(Concluded in P4)

    • (P4) To conclude you have to distance yourself from the competition by what I stated. In your resume you need to overstate your experience and any volunteer work you have done, etc. In other words, sell yourself. In addition to that, when the interview takes place you need to verbally sell yourself based on said resume/CL.

      At this point and this economy, your best, and truly only bet is to accept an entry level position and FROM THERE, build yourself up through said company. I know it sucks but it is simply the way things are currently so bite your lip and just do it unfortunately. Most companies have a decent/good promotion ratio anyhow for those who excel so it won't take long and money is money at this point.

      If you need for me to review your CL and/or Resume, send me a PM as I would be more than happy to do so for you.

  • Depends on what you major in, what skills you picked up in the major and how you sell those skill. I am finishing up degree in Materials Science and Engineering. I currently work in the IT division because I picked programming in high school and technical writing in my first two years of college. If I could not find an engineering job or an IT job after college the other skills I can pitch for a decent paying job are drafting, chemistry, metal casting, foreign language and welding. Make a list of skills you have that are in demand and develop a sells pitch for each. Doing so can point you in the right direction on where to apply and give you lines to drop to save an interview and get the offer.

  • The current job market isn't exactly the greatest. You need to build up your resume. Get a job, make professional connections and try volunteering on the side. Then, you're more likely to get the kind of job you want, which may even pay tuition for you to get your master's degree.

  • It really depends, if you're getting a degree on something special lets say, anything in the medical field a specific engineering major then its worth it. You have no idea how many old classmates and acquaintances I have that majored in something business that ended up completely useless.

  • Depends on your degree. If you're going into engineering like me, college is VERY worth it (if you survive, that is...).

    If you go for something like Communications, you're just wasting your time and more importantly, money.

  • Honestly, going to college is only worth it for STEM, Medical and Law (don't mean police) careers. I recently graduated with a bachelors in Marketing and now I'm working as a copywriter for a credit union and making 33k a year. 4 years of college was unnecessary for me, everything I needed to know for working in marketing I learned in like half of the first year of college and this is a similar case for most jobs besides the ones I listed before.

  • College is very important. What's your major if you don't mind me asking?

    • Radio/TV/Film. It has always been my dream to work in animation and comics. I've been doing my own thing and gained an awesome fan base... but I need a producer or publisher to make my stuff a reality.

      Meanwhile, I've been searching for other jobs, but no luck. If I can get a job I like for a few years, get a good salary, pay off my loans and pay for my animation/comic projects... then I will be good.

    • That sounds very creative. Since animation is largely graphic design, have you searched for jobs in that sector?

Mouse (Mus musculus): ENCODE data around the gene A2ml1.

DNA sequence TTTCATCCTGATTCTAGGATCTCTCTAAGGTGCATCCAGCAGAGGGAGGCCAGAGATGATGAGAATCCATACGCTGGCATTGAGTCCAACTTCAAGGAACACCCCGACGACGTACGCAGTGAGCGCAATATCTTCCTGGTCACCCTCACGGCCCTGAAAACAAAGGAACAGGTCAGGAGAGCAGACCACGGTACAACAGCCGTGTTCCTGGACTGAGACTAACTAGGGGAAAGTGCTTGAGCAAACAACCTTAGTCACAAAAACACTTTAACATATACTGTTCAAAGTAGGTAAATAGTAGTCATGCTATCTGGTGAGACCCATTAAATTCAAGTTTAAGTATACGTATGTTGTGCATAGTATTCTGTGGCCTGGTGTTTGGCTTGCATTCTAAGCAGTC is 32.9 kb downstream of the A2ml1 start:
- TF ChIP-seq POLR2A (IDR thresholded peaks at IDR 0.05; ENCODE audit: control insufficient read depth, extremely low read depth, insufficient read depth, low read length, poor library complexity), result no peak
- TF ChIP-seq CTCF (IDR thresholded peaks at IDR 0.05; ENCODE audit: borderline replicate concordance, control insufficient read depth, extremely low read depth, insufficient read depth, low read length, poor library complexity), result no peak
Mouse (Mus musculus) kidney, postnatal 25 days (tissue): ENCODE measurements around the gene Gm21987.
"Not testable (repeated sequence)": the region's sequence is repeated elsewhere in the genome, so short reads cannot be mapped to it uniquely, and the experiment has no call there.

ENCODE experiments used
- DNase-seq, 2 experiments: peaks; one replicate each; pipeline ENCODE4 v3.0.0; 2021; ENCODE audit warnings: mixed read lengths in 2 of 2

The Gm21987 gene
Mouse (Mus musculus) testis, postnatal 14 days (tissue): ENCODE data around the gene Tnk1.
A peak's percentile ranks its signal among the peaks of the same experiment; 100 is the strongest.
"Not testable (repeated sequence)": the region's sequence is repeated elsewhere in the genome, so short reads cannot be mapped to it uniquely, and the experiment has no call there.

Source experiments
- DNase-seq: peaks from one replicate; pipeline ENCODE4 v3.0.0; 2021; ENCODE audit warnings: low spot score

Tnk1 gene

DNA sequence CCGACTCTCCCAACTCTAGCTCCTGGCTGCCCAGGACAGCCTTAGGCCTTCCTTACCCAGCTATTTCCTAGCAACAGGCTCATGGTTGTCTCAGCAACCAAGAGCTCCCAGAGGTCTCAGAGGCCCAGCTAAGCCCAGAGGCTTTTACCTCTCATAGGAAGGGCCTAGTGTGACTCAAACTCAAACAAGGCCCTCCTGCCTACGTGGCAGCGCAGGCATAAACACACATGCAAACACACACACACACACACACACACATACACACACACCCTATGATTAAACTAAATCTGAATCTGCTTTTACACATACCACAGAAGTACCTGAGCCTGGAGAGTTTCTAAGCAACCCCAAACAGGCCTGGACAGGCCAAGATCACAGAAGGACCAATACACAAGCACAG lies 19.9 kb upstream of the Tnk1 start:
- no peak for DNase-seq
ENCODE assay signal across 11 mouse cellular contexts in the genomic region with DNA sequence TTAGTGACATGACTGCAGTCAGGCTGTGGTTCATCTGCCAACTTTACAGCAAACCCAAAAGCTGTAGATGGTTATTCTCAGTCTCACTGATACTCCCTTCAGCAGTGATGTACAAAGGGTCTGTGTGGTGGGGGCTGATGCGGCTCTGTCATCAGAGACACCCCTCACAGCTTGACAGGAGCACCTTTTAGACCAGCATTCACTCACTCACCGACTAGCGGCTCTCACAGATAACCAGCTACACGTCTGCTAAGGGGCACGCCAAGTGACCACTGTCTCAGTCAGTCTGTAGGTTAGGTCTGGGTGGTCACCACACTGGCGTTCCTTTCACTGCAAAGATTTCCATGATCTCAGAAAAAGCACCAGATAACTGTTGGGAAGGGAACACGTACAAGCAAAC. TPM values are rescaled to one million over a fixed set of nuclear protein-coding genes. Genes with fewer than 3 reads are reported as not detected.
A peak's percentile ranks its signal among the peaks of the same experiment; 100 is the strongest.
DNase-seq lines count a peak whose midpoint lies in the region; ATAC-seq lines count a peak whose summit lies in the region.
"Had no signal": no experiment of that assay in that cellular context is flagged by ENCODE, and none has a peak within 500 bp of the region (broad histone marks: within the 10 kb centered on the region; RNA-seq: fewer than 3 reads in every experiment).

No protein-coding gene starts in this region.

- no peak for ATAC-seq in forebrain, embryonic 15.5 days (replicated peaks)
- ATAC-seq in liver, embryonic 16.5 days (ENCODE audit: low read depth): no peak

• The market is totally saturated. Prices go up, quality goes down. That's what happens whenever government gets involved in an industry. See housing and healthcare for details.

    Here's the problem. If you don't go to college, people assume you're dumb. But if you do go to college, people still don't assume you're intelligent, what with the huge number of idiots going to college these days. So a degree is of less professional value in that sense than it was. But in another sense it's of more value than it was, because, with the huge overflow of graduates these days, employers can inflate their jobs: what required just a high school diploma 30 years ago now requires a degree. It's going even further now. Many jobs which previously required bachelors now require masters.

    If you really are an intellectual, there's no doubt that (unless you need to use labs) college is not worth it intellectually. If you can't teach yourself at age 18, you're not a true intellectual. Remember, when college first became a thing, there was no Internet, no textbooks. Times have changed, but college has stayed the same, thanks to heavy government regulation, which is thanks to the vested interests of colleges themselves.

    Bottom line. Fewer people should be going to college. College should be much cheaper, shorter and more flexible. Fewer jobs should require college. There should be fewer colleges and fewer college departments. Do you really think that women's studies for example would exist without government handouts?

    • Unfortunately, like most of us, you're surrounded by second-handers, people who just parrot what other people say. People are desperate for a sense of security. Anything that offers that, even if it's illusory, becomes desperately desired. College and marriage are two big examples of this.

  • The butt-ugly truth is college degree is very important but it is no longer the key to getting a good job. It's the key to getting any kind of sustainable job. And most likely it will only be able to get you a shitty entry-level job out of college. Want a better job? Gotta slave away for years at this shit job first.

  • It takes time. You aren't gonna get hired instantly. Without college you aren't going anywhere. My sister got a temporary job right out of college and she is making over 1,000 dollars a week. It's not a permanent job but it's a good start and it's experience for future jobs

    • 1,000 a week would be a dream! Holy crap... what does she do?

      I'm only make 8.50/hr right now at the job I had since I enrolled in college...

    • She's like a field biologist or something. It's only like a 5 month job but it's experience and a nice chunk of money